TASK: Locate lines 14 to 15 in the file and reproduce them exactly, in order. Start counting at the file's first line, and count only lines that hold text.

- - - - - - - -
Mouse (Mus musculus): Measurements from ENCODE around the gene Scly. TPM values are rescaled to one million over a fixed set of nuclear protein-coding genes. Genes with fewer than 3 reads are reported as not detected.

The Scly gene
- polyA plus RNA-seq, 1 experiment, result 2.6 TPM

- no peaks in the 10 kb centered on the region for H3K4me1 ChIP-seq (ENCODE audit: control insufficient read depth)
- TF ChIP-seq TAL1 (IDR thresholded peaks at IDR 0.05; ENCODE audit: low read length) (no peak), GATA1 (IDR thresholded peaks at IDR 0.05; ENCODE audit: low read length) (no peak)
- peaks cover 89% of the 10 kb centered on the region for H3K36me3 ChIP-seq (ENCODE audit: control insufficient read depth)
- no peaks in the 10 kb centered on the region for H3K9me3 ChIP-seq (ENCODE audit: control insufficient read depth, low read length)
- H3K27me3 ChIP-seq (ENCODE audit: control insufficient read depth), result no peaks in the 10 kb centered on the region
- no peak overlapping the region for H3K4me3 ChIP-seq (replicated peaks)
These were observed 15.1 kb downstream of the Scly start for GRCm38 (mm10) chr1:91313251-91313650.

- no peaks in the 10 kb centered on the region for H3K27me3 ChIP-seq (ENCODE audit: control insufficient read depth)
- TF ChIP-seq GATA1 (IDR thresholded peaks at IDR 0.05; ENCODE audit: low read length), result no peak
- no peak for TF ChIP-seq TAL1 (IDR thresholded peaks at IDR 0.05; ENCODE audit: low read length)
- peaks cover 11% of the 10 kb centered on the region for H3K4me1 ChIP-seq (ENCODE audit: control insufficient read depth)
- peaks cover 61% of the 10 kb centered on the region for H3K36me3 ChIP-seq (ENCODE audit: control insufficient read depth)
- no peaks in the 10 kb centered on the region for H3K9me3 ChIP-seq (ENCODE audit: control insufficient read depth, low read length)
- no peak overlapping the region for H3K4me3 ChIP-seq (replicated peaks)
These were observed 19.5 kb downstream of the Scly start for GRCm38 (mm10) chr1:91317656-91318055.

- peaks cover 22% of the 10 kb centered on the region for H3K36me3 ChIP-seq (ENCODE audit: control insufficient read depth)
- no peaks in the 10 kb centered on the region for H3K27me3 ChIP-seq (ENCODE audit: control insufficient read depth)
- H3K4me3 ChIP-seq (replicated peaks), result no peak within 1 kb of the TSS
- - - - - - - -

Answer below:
- peaks cover 11% of the 10 kb centered on the region for H3K4me1 ChIP-seq (ENCODE audit: control insufficient read depth)
- peaks cover 61% of the 10 kb centered on the region for H3K36me3 ChIP-seq (ENCODE audit: control insufficient read depth)